In the sixth chapter, my fundamental assumption was that technological and industrial advance is critical for economic growth and poverty alleviation. On this basis, I tried to understand how advanced economies have created large corporations and how they were able to dominate science and technology. The fundamental quest was to find out whether they applied the policies currently preached by the "Washington Consensus". Thus, I reviewed the historical experiment of England and the United States during the first two industrial revolutions and the model of technological and industrial learning of Japan and South Korea. To prove that Africa can succeed, I introduced the case of Mauritius which shows that countries with significant ambition, organization and discipline can leapfrog.
In the seventh chapter, considering the decisive role of donors in Africa�s destiny, I tried to explain the role of international financial institutions. I also assessed their performance and reviewed options to improve the effectiveness of official development assistance. More specifically, I recommended that the World Bank and the IMF change their modus operandi to put more emphasis on promoting strong and sustainable economic growth in the fight against poverty. I also underlined the need for some African countries to prepare an exit strategy from adjustment lending to have more maneuvering room in the management of their economies.
In the eighth chapter, I tackled the problem of leadership, an essential element for implementing the changes needed. In the new social contract, leaders� legitimacy should be based on their ability to improve the welfare of society. In this context, I discussed the challenges and qualities needed to exercise leadership in an environment dominated by mass poverty, ethnic divides, huge economic and technological changes and limited sovereignty. I also examined some case studies to show how good leaders can change the fate of their nations. Through Nelson Mandela�s case, I tried to illustrate the qualities required to lead in a hostile environment. The cases of Doctor Mahathir Mohammad of Malaysia and Lee Kuan Yew, the founder of Singapore, help illustrate how "enlightened despots" have built prosperous nations in a context of ethnic diversity, for the former, and lack of natural resources for the latter.
I concluded by presenting ten of the most compelling solutions to get Africa out of poverty.
Table of ContentsAcknowledgements
Chapter 1: Africa in the Global Economy
What is globalization?
What are the foundations of globalization?
How is Africa integrated into the world economy?
Why Africa did not benefit from globalization?
Domestic barriers to trade and investment
Foreign barriers to trade and investment
Why do foreign investors come into a country?
What lessons for Africa?
Chapter 2: Why was Africa Left Behind?
The ingredients of successful nations
Why did Europe conquer the rest of the world?
Why America remains the largest wealth-creating machine
Why did Japan escape from western domination?
The plagues of countries that failed
Why did China fail against Europe?
Why didn�t Latin America make significant progress?
Seven Obstacles to Africa�s development
Africa cannot project itself as a distinct cultural entity
A dependent spirit incompatible with development
The political and social culture is not geared towards the
creation of wealth
Ethnocentrism against the social contract
Poor reckoning of knowledge and innovation
Africa has refused to master space and time
The spirit of superstition and fatalism is widespread
Implications for Africa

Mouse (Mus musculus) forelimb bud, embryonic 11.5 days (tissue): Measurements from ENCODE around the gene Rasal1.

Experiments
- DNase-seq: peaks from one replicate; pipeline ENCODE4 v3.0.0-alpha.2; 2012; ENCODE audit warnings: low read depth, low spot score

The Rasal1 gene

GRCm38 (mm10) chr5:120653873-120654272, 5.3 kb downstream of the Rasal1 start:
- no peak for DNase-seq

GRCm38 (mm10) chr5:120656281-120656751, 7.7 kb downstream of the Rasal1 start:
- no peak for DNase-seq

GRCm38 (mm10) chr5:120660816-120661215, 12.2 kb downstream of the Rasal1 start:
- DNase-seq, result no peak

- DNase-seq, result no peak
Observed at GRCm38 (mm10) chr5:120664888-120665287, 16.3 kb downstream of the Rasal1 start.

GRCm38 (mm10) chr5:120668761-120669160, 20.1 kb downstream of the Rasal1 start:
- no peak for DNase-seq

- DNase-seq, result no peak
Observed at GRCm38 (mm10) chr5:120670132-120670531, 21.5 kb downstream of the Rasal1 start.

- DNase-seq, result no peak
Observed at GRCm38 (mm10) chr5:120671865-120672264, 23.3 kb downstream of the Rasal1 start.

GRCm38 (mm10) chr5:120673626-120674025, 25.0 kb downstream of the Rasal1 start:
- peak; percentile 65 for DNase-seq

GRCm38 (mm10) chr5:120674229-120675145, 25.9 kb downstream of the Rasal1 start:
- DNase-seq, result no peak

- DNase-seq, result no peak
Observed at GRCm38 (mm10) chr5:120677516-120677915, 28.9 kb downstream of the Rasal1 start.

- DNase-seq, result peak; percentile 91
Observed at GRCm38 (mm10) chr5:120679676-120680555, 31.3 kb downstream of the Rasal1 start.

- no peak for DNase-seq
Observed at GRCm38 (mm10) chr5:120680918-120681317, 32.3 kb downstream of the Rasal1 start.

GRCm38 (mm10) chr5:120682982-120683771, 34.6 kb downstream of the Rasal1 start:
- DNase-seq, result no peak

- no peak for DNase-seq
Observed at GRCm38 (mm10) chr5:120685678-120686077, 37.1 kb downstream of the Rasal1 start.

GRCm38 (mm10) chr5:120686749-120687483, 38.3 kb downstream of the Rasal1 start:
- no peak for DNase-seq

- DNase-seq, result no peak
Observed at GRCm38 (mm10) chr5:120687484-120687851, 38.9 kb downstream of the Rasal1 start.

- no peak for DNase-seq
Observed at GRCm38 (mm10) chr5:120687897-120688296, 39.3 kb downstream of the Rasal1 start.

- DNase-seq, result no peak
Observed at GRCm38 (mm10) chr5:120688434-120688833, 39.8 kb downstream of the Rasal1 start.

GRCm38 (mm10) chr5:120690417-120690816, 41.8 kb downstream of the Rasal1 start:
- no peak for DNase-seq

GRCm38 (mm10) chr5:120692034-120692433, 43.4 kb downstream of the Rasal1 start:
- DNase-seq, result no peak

Chapter 3: Reinventing the State
Reasons for the weakening of the State
Why did the State fail in Africa?
What type of State is needed for development?
Neither minimalist State nor omnipotent State
A State capable of spurring development
The State as supplier of public goods
The State as facilitator
The State as strategic coordinator
How should the State be reorganized in Africa?
Strengthening the State�s strategic capabilities
Improving the efficacy of civil service
Decentralize power to citizens
Chapter 4: Regional Integration: A Key For Globalization
What are the benefits of Regional Integration?
How did integration help the United States and Western
What are the challenges of the African Union?
How to successfully attain regional integration?
Chapter 5: More People, More Development
Population growth: A key for economic growth
The West and the demographic dividend
The 21st Century will be Asian
High population density has a positive impact on economic
Demographic transition is a result of economic development
Africa is the least populous continent
Chapter 6: Promoting Competitive Industries
The economic and technological stalemate of AfricaBefore independence
In the midst of crisis
Shortcomings of the Washington Consensus
How did rich countries become industrialized?
The British technological pioneer
The American model or the advent of the large modern
The Japanese Challenger: a model of technological learning
A strategic ambition to modernize
A strong institutional and social network
How did Japan conquer the information technology industry?
The rise of the Korean Dragon
How did South Korea enter into the Electronics industry?
How did South Korea master the technology of High-Speed Train (HST)?
The industrial transformation of Mauritius
Why did Mauritius succeed?
What lessons for Africa?
What options for Africa�s industrial development?
Chapter 7: Reforming Development Assistance
The main players in development assistance
Development Assistance did not deliver
Why did development assistance fail to deliver?
Aid flow went abroad...
Recipient countries were against development...
International Financial Institutions had conflicting missions
How to get out of this deadlock?
Some countries should exit from IMF adjustment
World Bank should focus on promoting growth
Five pillars for economic growth
How can Europe better help Africa?
Chapter 8: Leadership for Development
Promoting a new leadership
Historical examples of leadership
Nelson Mandela: the apostle of freedom and reconciliation in
Mahathir Bin Mohamed: the father of modern Malaysia
Lee Kuan Yew: the Founding Father of Singapore
Implications for leadership in Africa
Conclusion: Ten Keys to Get Out of Poverty
About the Author